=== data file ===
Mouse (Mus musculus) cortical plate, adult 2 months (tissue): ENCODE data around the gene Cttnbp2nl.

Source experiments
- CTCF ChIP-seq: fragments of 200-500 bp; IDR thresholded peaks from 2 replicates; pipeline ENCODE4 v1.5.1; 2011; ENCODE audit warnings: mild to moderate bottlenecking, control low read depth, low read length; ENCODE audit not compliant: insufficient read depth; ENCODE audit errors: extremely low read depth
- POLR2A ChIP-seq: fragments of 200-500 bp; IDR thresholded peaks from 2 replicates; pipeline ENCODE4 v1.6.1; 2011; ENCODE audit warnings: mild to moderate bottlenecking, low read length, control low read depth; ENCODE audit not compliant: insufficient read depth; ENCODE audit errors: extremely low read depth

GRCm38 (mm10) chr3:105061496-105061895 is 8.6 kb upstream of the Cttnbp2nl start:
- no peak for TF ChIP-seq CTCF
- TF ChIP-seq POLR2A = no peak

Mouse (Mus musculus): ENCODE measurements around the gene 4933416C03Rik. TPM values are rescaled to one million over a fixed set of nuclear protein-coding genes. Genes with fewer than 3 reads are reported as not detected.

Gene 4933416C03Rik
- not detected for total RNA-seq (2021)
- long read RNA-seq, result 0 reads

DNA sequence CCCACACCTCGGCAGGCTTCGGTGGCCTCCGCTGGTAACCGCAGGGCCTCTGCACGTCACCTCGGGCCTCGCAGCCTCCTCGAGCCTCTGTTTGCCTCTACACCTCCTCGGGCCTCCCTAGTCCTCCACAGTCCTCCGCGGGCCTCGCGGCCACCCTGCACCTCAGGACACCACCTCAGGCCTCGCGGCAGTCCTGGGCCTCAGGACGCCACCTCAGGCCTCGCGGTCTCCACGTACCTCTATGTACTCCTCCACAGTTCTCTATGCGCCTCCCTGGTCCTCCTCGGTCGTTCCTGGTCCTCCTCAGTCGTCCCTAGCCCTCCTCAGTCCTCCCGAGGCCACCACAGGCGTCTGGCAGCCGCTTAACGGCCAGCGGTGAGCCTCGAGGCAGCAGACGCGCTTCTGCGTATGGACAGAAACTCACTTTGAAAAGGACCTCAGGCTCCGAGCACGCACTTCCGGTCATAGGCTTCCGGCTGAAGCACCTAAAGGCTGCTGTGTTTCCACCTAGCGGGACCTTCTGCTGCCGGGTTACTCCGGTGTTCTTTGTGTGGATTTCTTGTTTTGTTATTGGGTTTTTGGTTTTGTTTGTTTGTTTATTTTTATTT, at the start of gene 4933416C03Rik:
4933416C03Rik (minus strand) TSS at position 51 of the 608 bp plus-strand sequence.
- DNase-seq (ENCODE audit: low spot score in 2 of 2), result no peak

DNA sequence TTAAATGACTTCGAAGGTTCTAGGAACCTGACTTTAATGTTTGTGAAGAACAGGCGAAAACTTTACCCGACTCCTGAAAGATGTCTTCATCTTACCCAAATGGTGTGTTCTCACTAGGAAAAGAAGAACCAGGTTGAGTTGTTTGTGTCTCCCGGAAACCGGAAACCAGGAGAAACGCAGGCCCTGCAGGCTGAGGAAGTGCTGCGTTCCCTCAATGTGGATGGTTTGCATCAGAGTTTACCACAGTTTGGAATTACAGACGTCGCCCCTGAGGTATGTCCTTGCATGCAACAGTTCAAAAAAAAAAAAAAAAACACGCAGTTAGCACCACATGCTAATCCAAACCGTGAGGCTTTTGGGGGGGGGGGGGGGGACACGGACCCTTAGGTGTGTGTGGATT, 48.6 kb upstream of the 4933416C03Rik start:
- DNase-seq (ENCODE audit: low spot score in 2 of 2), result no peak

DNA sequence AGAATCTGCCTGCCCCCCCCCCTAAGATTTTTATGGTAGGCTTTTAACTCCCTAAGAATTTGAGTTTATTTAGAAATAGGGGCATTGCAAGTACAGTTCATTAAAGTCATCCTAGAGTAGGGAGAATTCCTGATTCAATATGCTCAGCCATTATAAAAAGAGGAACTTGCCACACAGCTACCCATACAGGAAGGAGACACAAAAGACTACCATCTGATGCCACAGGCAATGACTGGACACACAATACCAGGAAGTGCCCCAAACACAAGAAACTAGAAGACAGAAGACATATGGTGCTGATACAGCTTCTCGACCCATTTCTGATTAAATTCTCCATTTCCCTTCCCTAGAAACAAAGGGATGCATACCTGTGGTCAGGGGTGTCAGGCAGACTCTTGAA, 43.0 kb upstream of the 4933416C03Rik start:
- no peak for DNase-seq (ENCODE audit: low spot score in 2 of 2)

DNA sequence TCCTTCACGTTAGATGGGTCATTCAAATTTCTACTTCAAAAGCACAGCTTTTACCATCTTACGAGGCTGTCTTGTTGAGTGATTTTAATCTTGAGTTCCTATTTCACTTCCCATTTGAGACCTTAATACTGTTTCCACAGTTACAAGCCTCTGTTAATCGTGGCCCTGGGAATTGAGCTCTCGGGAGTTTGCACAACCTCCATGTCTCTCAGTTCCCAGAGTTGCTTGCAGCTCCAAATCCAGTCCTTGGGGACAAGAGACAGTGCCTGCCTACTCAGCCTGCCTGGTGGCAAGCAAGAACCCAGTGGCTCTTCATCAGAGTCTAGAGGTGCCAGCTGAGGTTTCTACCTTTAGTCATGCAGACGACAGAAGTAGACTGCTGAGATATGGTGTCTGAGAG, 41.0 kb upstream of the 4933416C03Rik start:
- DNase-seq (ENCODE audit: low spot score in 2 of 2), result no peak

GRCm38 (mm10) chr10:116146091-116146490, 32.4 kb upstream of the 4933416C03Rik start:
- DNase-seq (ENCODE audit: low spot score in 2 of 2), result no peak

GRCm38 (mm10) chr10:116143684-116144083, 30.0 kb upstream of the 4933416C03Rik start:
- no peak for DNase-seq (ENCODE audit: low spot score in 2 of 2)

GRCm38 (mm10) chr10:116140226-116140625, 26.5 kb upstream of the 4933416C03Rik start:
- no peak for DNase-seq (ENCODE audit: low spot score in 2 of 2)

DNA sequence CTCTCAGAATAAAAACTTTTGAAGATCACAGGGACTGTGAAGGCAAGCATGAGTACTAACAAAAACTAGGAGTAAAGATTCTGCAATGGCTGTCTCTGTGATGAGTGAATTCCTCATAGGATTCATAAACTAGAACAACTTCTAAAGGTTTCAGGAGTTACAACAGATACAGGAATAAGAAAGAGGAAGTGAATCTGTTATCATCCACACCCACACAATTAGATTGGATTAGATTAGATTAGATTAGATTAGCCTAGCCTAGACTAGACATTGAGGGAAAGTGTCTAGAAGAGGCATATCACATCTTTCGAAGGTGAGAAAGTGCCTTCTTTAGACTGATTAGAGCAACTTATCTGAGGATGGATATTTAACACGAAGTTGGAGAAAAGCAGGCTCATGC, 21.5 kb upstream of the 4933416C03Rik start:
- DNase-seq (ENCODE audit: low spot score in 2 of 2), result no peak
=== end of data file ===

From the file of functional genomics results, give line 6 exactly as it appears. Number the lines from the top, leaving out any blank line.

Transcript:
- no peak for TF ChIP-seq CTCF